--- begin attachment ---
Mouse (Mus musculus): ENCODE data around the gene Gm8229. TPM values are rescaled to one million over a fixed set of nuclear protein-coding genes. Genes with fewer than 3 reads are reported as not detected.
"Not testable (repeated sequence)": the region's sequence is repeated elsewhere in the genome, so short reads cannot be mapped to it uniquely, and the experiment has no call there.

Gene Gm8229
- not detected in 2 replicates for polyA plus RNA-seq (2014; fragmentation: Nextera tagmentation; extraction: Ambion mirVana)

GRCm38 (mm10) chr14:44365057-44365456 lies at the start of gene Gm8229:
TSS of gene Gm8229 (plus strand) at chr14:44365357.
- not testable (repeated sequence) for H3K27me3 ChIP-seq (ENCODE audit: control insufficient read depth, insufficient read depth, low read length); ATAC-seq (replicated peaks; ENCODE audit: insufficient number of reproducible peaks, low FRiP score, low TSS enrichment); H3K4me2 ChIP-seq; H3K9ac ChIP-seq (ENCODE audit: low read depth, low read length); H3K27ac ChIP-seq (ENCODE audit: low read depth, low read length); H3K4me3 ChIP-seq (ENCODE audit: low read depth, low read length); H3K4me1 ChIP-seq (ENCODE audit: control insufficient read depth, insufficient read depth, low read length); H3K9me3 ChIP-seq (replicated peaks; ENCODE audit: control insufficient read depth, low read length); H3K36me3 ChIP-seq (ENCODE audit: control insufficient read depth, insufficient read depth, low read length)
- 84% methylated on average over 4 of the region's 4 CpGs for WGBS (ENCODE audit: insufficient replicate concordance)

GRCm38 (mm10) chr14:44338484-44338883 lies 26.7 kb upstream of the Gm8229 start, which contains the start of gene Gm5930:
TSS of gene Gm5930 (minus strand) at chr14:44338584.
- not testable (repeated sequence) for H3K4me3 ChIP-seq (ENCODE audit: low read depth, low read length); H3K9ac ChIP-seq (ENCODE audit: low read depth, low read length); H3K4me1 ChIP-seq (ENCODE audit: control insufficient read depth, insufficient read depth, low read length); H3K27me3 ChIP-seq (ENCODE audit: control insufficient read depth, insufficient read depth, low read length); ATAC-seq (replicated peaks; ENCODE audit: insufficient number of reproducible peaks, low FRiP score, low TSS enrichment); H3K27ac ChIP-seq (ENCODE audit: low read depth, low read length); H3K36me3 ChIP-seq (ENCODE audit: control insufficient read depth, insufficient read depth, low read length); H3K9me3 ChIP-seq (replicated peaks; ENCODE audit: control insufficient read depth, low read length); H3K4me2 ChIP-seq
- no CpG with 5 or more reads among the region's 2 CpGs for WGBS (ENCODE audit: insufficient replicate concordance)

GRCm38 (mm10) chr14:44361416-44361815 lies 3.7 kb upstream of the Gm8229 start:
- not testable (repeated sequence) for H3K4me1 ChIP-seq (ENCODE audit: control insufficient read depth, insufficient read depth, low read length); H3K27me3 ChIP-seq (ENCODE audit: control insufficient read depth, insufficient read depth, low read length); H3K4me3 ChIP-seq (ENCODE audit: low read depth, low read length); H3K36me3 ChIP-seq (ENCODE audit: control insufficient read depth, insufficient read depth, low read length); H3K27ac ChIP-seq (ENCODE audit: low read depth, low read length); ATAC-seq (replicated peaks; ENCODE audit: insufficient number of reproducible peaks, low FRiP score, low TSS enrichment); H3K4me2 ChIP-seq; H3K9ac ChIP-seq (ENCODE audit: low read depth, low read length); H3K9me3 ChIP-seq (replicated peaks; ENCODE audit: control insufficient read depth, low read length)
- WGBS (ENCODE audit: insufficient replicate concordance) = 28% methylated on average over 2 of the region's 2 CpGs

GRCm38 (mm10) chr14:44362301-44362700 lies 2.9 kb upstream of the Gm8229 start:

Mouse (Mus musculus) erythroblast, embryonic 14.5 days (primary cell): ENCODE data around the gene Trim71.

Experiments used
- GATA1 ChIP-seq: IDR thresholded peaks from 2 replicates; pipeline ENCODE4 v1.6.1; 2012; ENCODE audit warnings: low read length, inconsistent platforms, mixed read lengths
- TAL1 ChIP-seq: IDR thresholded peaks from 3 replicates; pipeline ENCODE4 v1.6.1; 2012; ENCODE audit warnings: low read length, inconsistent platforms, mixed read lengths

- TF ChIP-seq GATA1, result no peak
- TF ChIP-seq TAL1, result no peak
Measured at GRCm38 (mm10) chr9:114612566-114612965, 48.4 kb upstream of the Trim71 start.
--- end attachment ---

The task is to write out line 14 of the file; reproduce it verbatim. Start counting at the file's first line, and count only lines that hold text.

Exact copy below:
- not testable (repeated sequence) for H3K4me1 ChIP-seq (ENCODE audit: control insufficient read depth, insufficient read depth, low read length); H3K27me3 ChIP-seq (ENCODE audit: control insufficient read depth, insufficient read depth, low read length); H3K4me3 ChIP-seq (ENCODE audit: low read depth, low read length); H3K36me3 ChIP-seq (ENCODE audit: control insufficient read depth, insufficient read depth, low read length); H3K27ac ChIP-seq (ENCODE audit: low read depth, low read length); ATAC-seq (replicated peaks; ENCODE audit: insufficient number of reproducible peaks, low FRiP score, low TSS enrichment); H3K4me2 ChIP-seq; H3K9ac ChIP-seq (ENCODE audit: low read depth, low read length); H3K9me3 ChIP-seq (replicated peaks; ENCODE audit: control insufficient read depth, low read length)